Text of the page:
Video Friday: Robot Gecko Smashes Face Into Tree

Your weekly selection of awesome robot videos

3 min read
Video Friday: Robot Gecko Smashes Face Into Tree

Your weekly selection of awesome robot videos

Video Friday is your weekly selection of awesome robotics videos, collected by your friends at IEEE Spectrum robotics. We'll also be posting a weekly calendar of upcoming robotics events for the next few months; here's what we have so far (send us your events!):

DARPA SubT Finals – September 21-23, 2021 – Louisville, KY, USA

WeRobot 2021 – September 23-25, 2021 – [Online Event]

IROS 2021 – September 27-1, 2021 – [Online Event]

ROSCon 2021 – October 20-21, 2021 – [Online Event]

Let us know if you have suggestions for next week, and enjoy today's videos.


The incredible title of this paper is "Tails stabilize landing of gliding geckos crashing head-first into tree trunks." No hype here at all: geckos really do glide, they really do crash head-first into tree trunks, and they really do rely on their tails for post-landing stabilization and look ridiculous while doing it.

Their gecko-inspired robot features a soft torso, where the tail can be taken off and put back on. When the front foot hits a surface, the robot is programmed to bend its tail just like the reflex that Jusufi discovered previously in climbing geckos. The information is processed via a microcontroller on the shoulder. This signal activates the motor to pull on a tendon and hence pushes the tail into the wall to slow the head over heels pitchback.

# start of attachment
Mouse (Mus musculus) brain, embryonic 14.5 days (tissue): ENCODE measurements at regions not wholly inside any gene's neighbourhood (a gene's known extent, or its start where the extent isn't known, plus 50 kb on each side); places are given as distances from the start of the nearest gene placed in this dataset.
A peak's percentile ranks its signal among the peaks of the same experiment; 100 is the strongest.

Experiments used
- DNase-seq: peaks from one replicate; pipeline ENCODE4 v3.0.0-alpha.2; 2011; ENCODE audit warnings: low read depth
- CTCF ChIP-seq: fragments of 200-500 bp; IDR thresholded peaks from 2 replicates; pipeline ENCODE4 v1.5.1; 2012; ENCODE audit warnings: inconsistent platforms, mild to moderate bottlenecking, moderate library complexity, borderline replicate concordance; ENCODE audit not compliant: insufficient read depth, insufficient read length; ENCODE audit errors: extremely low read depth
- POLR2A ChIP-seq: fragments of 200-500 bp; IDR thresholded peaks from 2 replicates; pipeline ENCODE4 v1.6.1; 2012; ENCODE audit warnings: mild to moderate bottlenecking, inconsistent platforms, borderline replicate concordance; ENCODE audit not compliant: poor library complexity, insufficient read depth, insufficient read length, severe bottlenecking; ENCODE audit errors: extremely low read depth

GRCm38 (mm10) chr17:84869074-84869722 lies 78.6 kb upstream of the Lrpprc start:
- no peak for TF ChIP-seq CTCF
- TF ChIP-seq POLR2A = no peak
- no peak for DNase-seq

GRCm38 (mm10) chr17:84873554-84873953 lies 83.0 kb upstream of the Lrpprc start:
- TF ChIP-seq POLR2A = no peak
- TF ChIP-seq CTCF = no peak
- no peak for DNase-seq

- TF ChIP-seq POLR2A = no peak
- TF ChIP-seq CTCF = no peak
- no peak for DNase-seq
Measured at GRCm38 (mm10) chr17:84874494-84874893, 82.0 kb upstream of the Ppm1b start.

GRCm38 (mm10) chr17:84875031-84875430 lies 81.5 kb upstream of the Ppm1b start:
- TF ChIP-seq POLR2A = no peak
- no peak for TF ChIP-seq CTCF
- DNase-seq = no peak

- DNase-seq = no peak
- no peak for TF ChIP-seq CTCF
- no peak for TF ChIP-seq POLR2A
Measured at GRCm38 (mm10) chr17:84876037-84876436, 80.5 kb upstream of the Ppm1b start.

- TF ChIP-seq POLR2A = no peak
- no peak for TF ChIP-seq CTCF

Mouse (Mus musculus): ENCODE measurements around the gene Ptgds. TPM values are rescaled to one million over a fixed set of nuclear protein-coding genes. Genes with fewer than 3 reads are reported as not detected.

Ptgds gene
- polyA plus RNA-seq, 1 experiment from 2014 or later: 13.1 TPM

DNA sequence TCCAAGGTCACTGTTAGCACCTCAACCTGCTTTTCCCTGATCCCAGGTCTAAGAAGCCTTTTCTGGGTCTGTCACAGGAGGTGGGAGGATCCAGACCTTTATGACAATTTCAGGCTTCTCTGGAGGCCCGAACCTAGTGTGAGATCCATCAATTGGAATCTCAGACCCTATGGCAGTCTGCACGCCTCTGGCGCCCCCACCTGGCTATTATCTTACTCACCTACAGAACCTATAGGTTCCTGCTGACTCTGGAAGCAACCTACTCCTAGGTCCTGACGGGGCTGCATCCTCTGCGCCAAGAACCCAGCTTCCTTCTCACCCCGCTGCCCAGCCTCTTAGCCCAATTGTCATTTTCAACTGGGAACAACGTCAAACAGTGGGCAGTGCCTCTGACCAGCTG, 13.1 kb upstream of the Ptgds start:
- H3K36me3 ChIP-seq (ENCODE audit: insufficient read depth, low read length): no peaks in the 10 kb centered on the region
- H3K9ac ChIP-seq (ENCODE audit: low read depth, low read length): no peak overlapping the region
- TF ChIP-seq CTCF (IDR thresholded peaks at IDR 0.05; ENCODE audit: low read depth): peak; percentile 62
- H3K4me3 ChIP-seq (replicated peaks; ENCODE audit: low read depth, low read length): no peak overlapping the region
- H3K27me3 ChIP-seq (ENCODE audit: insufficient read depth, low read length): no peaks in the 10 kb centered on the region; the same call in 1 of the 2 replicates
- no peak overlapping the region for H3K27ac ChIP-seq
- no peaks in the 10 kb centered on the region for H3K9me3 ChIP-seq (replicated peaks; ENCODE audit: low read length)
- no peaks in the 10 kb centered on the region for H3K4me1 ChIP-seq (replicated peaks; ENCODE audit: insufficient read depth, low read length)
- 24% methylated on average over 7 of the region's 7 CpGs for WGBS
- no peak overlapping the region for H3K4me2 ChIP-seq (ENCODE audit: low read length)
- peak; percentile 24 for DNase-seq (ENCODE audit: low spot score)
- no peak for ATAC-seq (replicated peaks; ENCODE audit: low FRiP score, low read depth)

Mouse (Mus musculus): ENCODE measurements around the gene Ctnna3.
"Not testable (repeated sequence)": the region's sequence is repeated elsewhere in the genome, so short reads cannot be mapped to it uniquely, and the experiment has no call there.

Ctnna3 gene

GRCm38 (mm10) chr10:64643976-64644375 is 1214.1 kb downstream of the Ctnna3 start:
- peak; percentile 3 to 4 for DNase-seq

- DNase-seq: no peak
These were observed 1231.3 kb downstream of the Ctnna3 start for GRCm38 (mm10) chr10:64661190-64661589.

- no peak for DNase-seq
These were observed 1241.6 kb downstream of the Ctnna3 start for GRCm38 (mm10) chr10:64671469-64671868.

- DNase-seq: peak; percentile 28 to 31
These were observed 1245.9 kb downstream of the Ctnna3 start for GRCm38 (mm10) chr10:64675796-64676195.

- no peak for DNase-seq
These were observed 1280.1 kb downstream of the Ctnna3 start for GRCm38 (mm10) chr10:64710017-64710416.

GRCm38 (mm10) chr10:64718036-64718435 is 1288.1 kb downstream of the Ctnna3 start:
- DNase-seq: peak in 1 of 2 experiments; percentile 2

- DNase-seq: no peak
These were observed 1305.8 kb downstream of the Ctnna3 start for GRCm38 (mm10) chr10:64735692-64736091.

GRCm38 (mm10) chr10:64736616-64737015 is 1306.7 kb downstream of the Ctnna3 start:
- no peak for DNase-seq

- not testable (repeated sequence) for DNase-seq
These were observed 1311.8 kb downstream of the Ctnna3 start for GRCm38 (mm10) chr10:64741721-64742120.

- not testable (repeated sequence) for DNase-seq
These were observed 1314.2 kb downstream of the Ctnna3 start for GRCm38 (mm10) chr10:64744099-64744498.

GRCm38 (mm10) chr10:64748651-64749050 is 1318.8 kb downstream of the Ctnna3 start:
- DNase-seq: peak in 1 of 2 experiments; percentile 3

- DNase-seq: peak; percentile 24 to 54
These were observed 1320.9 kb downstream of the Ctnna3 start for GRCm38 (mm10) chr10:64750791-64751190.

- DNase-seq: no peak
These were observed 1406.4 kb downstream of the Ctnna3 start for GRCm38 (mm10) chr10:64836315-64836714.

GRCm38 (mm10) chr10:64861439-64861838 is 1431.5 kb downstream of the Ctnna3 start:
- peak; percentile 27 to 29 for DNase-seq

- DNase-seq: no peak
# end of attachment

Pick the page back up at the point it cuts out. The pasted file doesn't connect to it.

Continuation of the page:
"Nature has many unexpected, elegant solutions to engineering problems—and this is wonderfully illustrated by the way geckos can use their tails to turn a head-first collision into a successful perching maneuver. Landing from flight is difficult, and we hope our findings will lead to new techniques for robot mobility—sometimes crashes are helpful," Robert Siddall describes.

[ Paper ] via [ UC Berkeley ]

Thanks, Robert!

The subterranean stage is being set for the DARPA Subterranean Challenge Final Event at Louisville's Mega Cavern. The event is the culmination of a vision to revolutionize search and rescue using robots in underground domains. Tune in Sept 21-24 on SubTV.

I'll be there!

[ SubT ]

Remote work has been solved thanks to Robovie-Z.

[ Vstone ]

The best part of this video is not the tube-launched net-firing drone-hunting drone, it's the logo of the giant chameleon perched on top of a Humvee firing its tongue at a bug while being attacked by bats for some reason.

[ Dynetics ]

I'm pretty sure this is an old video, but any robot named "Schmoobot" has a place in Video Friday.

LET ME TAKE YOU TO THE LOCATION OF JUICES

[ Ballbot ]

Some more recent videos on Ballbot, and we're very happy that it's still an active research platform!

The CMU ballbot using its whole body controller to maintain balance on top of its ball while also balancing a red cup with water on the right hand while tracking a circular motion and an empty water bottle on the left hand.

[ Ballbot ]

On Aug. 18, 2021, the MQ25 T1 test asset refueled a U.S. Navy E-2D Hawkeye command-and-control aircraft. This is the unmanned aerial refueler's second refueling mission.

Not to throw shade here, but I think the robot plane landed a little bit better than the human piloted plane.

[ Boeing ]

We proposed a method to wirelessly drive multiple soft actuators by laser projection. Laser projection enables both wireless energy supply and the selection of target actuators. Thus, we do not need additional components such as electric circuits and batteries to achieve simple and scalable implementation of multiple soft actuators.